The Stop Full Send group says it doesn’t make sense to put the bike ranch in the middle of a residential area on a two-lane road that isn’t equipped to handle the high traffic volume.
“This is not a safe road now,” Murphy said, noting that accidents are prevalent on the winding road because of blind spots and no shoulders.
“If you add a destination location and the number of cars they’re looking at, plus the amount of traffic going from Flying J to Maxwell Falls, safety is a huge issue,” Chatwin said. “We are not against a bike ranch. It makes sense to have it in Colorado, but to put it on a two-lane road that doesn’t have adequate space for a commercial enterprise doesn’t make sense.”
The Full Send developers have said they expect as many as 700 daily visitors to the park, especially on weekends, but they note that doesn’t necessarily mean 700 cars on Shadow Mountain Drive. Bouchard said they would encourage carpooling to mitigate traffic, and initial plans call for a 300-space parking lot.
He said he didn’t want to speak further about traffic issues until he has the results of the traffic study.
“Ultimately Jeffco maintains Shadow Mountain Road,” he said. “We’re happy to take a look at intersections that may be most impacted and see what we can do there.”
Injuries and responses
The majority of injuries at the park will be handled by an onsite EMT team, with the goal of not adding strain on Elk Creek EMS, according to the Full Send website.
“We will have a formal plan for emergency medical response with Elk Creek Fire to efficiently respond if needed, and the park will be designed to minimize hike-in incidences,” the website says.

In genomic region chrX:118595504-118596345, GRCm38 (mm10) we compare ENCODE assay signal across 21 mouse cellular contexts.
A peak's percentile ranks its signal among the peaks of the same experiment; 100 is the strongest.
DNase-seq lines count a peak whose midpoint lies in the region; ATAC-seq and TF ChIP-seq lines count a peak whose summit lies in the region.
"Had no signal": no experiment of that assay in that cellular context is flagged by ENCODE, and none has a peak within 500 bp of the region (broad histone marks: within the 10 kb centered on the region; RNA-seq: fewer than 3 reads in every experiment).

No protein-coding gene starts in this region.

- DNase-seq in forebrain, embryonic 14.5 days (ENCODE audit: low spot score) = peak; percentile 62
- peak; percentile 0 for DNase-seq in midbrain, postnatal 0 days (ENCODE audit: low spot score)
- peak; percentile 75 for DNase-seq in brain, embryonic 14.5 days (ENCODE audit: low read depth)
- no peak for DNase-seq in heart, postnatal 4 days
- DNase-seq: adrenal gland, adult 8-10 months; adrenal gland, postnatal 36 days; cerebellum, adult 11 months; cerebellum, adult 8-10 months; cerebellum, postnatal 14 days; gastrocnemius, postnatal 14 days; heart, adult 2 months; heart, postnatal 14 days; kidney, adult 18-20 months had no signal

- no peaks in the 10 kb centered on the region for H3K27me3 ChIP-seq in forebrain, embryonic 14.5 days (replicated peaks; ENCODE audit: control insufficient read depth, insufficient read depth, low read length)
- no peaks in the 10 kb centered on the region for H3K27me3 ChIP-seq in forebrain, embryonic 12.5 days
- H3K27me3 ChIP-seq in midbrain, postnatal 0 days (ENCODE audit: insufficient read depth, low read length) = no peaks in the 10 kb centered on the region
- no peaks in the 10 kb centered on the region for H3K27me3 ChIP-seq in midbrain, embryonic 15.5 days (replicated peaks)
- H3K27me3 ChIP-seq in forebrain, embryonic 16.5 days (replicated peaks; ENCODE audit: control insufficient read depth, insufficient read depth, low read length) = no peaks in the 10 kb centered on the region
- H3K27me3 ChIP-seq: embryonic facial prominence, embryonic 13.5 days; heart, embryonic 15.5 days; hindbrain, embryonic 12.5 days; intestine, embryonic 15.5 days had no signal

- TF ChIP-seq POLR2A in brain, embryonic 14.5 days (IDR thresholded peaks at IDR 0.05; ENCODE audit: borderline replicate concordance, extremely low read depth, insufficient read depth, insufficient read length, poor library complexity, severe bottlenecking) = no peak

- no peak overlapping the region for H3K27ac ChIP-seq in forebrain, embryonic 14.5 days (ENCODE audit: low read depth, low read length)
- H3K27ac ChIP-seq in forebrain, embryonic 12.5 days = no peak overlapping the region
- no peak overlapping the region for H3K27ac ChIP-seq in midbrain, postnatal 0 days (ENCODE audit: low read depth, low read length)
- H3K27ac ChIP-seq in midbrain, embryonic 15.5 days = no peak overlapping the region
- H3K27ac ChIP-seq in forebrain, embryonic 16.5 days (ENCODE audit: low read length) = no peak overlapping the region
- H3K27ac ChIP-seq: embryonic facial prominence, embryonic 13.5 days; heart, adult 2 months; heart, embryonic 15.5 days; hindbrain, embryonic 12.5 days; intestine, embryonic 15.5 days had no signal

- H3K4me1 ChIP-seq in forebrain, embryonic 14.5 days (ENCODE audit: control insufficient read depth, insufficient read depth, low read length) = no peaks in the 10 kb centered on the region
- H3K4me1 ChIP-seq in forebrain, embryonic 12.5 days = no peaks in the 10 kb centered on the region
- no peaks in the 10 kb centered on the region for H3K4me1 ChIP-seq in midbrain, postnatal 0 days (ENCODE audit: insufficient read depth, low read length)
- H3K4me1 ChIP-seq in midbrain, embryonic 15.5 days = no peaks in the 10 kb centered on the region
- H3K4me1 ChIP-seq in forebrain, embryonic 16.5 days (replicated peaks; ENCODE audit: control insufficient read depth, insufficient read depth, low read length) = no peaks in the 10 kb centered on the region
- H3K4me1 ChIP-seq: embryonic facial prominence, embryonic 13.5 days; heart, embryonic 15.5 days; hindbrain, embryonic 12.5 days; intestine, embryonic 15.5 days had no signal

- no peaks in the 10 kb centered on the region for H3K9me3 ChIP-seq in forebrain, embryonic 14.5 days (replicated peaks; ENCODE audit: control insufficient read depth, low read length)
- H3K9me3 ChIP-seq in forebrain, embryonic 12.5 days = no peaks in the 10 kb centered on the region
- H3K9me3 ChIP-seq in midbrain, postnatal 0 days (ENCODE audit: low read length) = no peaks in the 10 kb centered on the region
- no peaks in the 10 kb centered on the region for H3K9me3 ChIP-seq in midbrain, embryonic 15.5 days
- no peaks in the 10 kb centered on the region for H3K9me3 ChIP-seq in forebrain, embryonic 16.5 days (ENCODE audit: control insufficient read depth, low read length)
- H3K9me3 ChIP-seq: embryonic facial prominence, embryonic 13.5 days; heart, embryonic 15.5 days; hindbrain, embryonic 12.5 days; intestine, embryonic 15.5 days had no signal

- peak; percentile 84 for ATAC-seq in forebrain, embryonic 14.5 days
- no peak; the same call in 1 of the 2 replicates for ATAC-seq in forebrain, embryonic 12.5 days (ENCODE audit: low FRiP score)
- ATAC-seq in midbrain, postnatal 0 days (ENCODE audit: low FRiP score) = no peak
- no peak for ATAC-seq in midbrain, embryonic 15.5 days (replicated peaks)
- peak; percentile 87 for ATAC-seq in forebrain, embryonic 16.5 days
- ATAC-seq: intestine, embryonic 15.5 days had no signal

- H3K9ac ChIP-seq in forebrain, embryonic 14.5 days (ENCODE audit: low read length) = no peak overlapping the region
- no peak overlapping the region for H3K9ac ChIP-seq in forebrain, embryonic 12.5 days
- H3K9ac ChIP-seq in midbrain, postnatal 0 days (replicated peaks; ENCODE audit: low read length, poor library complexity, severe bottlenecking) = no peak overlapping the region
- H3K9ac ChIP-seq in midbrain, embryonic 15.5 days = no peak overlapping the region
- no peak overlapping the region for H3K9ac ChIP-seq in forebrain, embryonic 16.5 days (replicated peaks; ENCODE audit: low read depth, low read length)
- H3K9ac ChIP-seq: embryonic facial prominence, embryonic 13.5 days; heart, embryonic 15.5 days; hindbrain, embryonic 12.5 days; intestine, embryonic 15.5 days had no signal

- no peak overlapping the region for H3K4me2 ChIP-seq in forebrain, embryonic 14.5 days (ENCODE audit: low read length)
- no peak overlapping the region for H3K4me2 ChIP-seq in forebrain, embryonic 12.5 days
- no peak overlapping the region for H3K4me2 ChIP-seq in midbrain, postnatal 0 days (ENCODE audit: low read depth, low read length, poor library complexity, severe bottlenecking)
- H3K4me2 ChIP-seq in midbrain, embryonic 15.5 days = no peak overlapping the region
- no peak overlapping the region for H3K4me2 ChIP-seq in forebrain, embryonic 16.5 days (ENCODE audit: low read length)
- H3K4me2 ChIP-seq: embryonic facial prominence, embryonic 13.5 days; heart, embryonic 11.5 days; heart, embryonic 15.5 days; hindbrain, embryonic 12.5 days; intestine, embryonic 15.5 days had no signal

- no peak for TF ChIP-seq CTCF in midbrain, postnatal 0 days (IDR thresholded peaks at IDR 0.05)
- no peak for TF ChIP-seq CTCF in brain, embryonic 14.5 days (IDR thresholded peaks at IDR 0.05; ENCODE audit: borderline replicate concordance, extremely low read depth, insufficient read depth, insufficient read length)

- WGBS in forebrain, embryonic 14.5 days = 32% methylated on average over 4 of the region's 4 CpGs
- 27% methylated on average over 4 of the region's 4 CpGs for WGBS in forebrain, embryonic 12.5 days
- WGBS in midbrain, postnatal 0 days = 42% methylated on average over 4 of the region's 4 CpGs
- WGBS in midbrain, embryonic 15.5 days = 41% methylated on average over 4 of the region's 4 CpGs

The Stop Full Send group is concerned that Elk Creek Fire’s emergency responders will be stretched too thin responding to calls if the bike ranch is built, and with long ambulance drive times to hospitals and urgent care down the hill, EMS services won’t be available for residents in case of an emergency.
Full Send is discussing migration paths in the area with Colorado Parks and Wildlife, which will aid in designing the bike park to minimize the impact to wildlife on the property, the Full Send website said.
“Most of our infrastructure is being proposed on a portion of the property that is already fenced off to large game,” the website noted.
The Stop Full Send group is worried about migratory paths of elk and other wildlife, noting that hundreds of bikes and cars on the property will disturb their quiet habitat.
“All of the wildlife will be displaced,” Chatwin said. “The wildlife will be scared off by the cars. Where will the elk go to give birth? There’s nothing they can do to mitigate these issues.”
Other issues, comments
Full Send says providing the mountain bike park will consolidate riders onto biking-only trails, which will reduce riders in nearby parks, making trails safer for hikers, and it believes a bike park would not be as impactful as other possible development such as homes or apartments.
In addition, Bouchard said, the park could provide 250-plus acres of wildfire-mitigated area that would be an asset in case of wildfire.
He say Full Send is listening to the neighbors.
“We have been really ears-open to what the community has to say,” Bouchard said. “It’s something we are taking very seriously.”
The Stop Full Send group believes its voice needs to be heard by the county and by the State Land Board. Ultimately, it would like to see the property donated to the Mountain Area Land Trust to be preserved.
“The facts need to be considered,” Chatwin said. “We’ve done our research, and we’re prepared to provide the facts.”
Murphy added: “Our group is not about NIMBY (not in my backyard). Our organization is about community safety and the environment.”